Tim Morris revisits Sydney Opera House architect Jørn Utzon’s homes on Mallorca. Photography by Anthony Coleman
‘My father had a team of 12 people working on the Opera House. He worked night and day on it. He did not go to parties or social events and would not see product representatives. He was totally focused on the project. He had little help in dealing with the politicians. At the end of the day, the exterior was his and the interior was not. But the building would not have been the same without him. In his retirement, my father felt at home in Mallorca.’
Jørn Utzon’s daughter, Lin, offers this insight into the Sydney Opera House designer’s esprit in later life from the living room of Can Feliz, completed in 1994, the second of the two retirement homes he built for himself and his wife, Lis, on Mallorca.
The first, Can Lis, completed in 1971, is located just outside Porto Petro in the south-east of the island, perched atop cliffs with shimmering views of the Mediterranean in a spot where the land falls vertically into the sea. ‘He loved the artistic culture of the Spanish. He loved Mallorcans, and they loved him back,’ says Lin. That the house is now reached via a road renamed Carrer Jørn Utzon in his honour is testament to the regard in which the Danish architect is held on the island.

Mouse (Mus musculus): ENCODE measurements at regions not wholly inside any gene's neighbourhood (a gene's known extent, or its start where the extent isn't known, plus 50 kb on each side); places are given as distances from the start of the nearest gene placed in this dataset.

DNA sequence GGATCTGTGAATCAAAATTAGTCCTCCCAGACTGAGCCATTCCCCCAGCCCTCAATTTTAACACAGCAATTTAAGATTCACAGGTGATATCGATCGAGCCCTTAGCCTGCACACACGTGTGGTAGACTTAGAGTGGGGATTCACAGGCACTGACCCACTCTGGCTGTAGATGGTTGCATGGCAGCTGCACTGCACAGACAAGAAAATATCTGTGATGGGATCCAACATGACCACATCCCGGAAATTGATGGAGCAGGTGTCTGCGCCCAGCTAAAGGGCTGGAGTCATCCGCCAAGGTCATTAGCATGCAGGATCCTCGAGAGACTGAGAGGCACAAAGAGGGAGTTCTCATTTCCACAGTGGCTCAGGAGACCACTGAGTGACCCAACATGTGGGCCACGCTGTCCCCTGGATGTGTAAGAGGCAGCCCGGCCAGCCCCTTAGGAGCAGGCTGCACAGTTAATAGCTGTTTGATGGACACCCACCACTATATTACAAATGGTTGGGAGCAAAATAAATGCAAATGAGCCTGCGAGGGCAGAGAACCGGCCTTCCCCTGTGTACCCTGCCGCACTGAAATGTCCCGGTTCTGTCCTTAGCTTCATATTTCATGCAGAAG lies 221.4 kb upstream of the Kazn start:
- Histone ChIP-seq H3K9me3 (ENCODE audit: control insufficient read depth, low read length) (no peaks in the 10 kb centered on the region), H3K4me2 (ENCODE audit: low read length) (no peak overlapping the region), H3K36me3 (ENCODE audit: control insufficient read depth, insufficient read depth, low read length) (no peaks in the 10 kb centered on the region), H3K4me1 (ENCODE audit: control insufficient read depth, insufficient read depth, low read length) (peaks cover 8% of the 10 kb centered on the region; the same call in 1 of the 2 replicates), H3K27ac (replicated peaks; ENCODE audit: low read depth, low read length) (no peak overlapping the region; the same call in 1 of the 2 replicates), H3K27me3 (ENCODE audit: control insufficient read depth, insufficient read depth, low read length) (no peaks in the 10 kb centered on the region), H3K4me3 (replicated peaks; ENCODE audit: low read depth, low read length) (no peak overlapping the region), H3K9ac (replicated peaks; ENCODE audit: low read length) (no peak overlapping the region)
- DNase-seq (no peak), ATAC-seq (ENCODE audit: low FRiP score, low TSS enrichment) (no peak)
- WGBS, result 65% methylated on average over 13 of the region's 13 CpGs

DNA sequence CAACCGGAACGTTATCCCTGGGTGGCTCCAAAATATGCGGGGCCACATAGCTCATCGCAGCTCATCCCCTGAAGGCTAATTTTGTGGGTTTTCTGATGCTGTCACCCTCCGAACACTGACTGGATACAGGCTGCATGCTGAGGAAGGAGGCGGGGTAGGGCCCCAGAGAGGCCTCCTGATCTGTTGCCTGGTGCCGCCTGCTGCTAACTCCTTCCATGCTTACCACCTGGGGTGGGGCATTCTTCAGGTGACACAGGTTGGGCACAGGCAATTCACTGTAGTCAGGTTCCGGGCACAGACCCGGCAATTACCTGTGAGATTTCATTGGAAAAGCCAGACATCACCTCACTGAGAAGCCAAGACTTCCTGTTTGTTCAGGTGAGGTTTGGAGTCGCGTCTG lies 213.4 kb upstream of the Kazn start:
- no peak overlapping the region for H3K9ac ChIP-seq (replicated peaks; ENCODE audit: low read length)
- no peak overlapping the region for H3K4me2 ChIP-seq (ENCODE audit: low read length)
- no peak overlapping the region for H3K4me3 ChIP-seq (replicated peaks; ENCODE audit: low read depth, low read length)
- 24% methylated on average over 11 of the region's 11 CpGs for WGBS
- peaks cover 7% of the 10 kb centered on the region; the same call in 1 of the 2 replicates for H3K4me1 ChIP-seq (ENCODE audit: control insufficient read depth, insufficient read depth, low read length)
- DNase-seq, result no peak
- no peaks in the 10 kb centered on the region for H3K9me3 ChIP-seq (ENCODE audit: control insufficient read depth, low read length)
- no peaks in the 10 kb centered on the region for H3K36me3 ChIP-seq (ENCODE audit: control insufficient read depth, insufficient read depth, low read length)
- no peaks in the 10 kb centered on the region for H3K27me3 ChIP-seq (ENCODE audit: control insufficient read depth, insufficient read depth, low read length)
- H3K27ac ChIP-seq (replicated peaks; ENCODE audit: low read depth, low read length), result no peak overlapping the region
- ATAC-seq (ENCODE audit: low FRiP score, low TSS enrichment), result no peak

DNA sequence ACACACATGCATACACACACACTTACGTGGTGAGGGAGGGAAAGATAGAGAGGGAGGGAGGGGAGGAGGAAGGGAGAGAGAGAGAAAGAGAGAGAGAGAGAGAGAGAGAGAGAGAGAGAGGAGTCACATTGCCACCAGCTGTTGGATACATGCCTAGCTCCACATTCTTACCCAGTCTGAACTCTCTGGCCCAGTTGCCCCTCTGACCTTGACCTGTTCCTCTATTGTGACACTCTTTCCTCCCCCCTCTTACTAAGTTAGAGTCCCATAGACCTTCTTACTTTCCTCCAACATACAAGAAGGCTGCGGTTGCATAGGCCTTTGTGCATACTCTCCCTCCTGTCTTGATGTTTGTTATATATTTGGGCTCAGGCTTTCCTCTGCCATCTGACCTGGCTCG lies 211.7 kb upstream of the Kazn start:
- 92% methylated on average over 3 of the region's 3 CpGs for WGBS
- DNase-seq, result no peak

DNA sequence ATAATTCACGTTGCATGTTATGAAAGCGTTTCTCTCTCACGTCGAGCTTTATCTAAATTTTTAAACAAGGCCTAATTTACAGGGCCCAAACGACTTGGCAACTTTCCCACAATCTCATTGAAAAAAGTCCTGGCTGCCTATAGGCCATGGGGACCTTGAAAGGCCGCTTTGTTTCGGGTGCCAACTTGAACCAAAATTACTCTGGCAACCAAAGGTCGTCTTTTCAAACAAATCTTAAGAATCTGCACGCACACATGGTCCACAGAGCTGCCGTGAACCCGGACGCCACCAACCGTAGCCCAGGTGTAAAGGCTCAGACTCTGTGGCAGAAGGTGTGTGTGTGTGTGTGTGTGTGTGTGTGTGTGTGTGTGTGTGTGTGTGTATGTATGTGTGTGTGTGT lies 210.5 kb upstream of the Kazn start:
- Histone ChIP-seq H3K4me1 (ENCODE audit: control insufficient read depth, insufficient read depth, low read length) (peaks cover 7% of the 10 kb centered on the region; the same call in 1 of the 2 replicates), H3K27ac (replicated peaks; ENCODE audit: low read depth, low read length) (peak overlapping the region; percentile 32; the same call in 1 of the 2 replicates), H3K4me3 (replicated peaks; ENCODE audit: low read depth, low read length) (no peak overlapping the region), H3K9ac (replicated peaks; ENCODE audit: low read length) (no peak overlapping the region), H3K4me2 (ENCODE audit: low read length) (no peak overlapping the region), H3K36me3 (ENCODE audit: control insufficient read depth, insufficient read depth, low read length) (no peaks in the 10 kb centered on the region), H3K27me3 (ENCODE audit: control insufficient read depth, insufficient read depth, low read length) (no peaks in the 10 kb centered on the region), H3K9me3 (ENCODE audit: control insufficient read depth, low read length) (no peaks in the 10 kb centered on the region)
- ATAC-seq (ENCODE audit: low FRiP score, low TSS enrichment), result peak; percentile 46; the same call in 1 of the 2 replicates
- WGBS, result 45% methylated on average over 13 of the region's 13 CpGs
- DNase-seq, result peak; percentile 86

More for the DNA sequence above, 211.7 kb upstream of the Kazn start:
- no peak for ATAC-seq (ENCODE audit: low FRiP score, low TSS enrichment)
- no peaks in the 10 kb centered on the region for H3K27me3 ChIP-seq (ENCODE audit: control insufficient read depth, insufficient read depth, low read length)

It is easy to imagine how, having just resigned from the fractious Sydney Opera House project under a barrage of criticism from Davis Hughes, New South Wales’ minister for public works, and his boss, premier Bob Askin, a vocal critic of the project, the serenity of Mallorca might have appealed to Utzon when he visited in 1966 on his return from Australia. Relieved, no doubt, to have put behind him the unconscionable malice of his ousting, Utzon fell in love with the island over successive visits and resolved to construct there the home he had intended to build in Australia.